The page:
Unfortunately, France’s proposed ban on the burqa is a hypocritical and self-serving justification that betrays its triptych motto of “liberty, equality, fraternity.” Politicians may claim that the ban would protect women’s dignity, national safety, and fundamental French values, but in reality, this overreaching legislation serves only to embolden reactionary Muslim fundamentalists’ shouts that the “West” is at war with “Islam.” Enacting this odious legislation would deprive French female citizens of those very freedoms Europe loudly trumpets as superior examples of its Western enlightenment: gender equality and tolerance. In fact, France is increasingly beginning to resemble its alleged cultural nemesis: those misogynist, archaic “fundamentalists” who allegedly liberate women by forcing them to hide their faces.

France, like many European countries, is reacting to the transformation of its national identity to one that is increasingly brown-hued and adorned with Arabic multisyllabic last names. But lashing out against native-born Muslim citizens and immigrants from North Africa is no way to protect and define its language and “culture”—which is under no tangible threat. Like the Taliban and the Saudi government, France is selfishly using women as silent chess pawns in the greater game of cultural domination and control, and using the canard of protecting women’s rights and national security as a means of rationalizing its bigotry. Continue reading

The Failure of the American Jewish Establishment [Great Article]: Peter Beinart

In 2003, several prominent Jewish philanthropists hired Republican pollster Frank Luntz to explain why American Jewish college students were not more vigorously rebutting campus criticism of Israel. In response, he unwittingly produced the most damning indictment of the organized American Jewish community that I have ever seen.

The philanthropists wanted to know what Jewish students thought about Israel. Luntz found that they mostly didn’t. “Six times we have brought Jewish youth together as a group to talk about their Jewishness and connection to Israel,” he reported. “Six times the topic of Israel did not come up until it was prompted. Six times these Jewish youth used the word ‘they‘ rather than ‘us‘ to describe the situation.”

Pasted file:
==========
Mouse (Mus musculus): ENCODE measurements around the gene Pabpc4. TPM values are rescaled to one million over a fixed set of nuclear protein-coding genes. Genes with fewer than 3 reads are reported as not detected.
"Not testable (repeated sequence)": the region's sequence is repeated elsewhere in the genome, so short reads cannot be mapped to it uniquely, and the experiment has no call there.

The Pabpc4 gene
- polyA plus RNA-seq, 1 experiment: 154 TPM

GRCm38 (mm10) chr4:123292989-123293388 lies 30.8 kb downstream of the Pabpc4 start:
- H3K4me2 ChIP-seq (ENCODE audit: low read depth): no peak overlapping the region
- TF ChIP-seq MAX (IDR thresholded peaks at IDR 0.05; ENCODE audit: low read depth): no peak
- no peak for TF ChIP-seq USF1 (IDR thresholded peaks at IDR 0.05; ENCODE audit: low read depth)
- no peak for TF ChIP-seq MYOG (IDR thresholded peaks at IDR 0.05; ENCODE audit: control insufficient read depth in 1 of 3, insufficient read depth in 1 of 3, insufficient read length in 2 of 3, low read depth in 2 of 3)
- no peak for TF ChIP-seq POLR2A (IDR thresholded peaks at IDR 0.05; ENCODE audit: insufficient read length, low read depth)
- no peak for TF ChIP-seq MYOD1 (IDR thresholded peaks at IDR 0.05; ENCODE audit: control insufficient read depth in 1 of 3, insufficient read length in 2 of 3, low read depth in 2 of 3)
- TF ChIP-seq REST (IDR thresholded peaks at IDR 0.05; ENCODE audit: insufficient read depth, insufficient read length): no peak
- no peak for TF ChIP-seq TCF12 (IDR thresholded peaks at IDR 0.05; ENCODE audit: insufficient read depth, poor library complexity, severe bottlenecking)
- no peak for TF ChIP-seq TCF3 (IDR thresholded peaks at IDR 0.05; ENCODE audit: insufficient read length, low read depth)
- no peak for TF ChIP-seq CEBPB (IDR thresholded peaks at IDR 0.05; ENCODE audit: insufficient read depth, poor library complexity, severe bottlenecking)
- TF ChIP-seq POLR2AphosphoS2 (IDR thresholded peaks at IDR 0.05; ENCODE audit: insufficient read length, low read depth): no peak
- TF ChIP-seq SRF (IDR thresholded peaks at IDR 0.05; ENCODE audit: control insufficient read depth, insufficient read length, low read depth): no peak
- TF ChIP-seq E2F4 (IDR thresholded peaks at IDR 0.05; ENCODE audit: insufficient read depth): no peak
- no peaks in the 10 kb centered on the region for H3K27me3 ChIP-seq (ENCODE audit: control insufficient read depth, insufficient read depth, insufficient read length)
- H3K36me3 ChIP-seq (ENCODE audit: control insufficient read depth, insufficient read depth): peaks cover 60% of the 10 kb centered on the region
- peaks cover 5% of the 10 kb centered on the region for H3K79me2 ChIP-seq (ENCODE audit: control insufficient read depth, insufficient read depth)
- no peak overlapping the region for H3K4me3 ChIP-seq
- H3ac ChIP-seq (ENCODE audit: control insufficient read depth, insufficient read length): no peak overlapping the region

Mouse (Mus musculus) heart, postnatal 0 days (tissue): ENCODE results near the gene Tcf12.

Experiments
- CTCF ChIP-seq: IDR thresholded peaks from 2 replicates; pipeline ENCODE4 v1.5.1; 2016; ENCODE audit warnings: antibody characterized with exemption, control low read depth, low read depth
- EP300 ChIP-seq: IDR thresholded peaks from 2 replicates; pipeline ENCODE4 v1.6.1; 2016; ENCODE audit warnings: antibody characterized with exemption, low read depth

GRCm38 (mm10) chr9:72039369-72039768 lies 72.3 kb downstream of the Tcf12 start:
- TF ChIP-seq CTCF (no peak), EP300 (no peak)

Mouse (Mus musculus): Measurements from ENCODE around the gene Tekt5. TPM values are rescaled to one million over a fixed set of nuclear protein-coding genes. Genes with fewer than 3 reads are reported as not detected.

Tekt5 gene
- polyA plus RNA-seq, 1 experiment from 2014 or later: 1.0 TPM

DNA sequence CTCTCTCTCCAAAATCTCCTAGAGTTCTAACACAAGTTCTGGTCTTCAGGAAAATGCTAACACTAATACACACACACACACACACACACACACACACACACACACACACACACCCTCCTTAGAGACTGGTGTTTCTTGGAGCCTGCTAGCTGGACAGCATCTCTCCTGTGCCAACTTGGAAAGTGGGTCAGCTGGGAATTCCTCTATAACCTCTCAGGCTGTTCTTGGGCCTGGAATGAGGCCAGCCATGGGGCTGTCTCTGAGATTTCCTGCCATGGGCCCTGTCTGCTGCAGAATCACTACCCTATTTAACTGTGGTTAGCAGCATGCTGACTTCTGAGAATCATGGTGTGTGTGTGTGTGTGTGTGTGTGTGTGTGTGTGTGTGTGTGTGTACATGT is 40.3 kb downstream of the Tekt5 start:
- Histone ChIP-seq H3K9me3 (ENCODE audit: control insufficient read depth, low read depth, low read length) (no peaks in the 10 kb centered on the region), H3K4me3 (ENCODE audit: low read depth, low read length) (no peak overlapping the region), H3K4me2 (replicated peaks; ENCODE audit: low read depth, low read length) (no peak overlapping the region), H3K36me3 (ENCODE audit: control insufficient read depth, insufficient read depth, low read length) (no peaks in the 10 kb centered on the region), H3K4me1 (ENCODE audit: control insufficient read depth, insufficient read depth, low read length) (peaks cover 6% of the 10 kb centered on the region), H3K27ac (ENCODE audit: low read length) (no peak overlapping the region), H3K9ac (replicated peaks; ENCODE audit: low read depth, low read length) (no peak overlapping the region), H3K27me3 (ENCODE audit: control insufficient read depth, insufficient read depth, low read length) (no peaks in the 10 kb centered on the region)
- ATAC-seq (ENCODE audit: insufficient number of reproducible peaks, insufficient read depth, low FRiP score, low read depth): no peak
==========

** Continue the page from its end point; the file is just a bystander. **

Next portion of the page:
That Luntz encountered indifference was not surprising. In recent years, several studies have revealed, in the words of Steven Cohen of Hebrew Union College and Ari Kelman of the University of California at Davis, that “non-Orthodox younger Jews, on the whole, feel much less attached to Israel than their elders,” with many professing “a near-total absence of positive feelings.” In 2008, the student senate at Brandeis, the only nonsectarian Jewish-sponsored university in America, rejected a resolution commemorating the sixtieth anniversary of the Jewish state.

Luntz’s task was to figure out what had gone wrong. When he probed the students’ views of Israel, he hit up against some firm beliefs. First, “they reserve the right to question the Israeli position.” These young Jews, Luntz explained, “resist anything they see as ‘group think.’” They want an “open and frank” discussion of Israel and its flaws. Second, “young Jews desperately want peace.” When Luntz showed them a series of ads, one of the most popular was entitled “Proof that Israel Wants Peace,” and listed offers by various Israeli governments to withdraw from conquered land. Third, “some empathize with the plight of the Palestinians.” When Luntz displayed ads depicting Palestinians as violent and hateful, several focus group participants criticized them as stereotypical and unfair, citing their own Muslim friends.

Continue reading

U.S. Is Said to Expand Secret Military Acts in Mideast Region



Published: May 24, 2010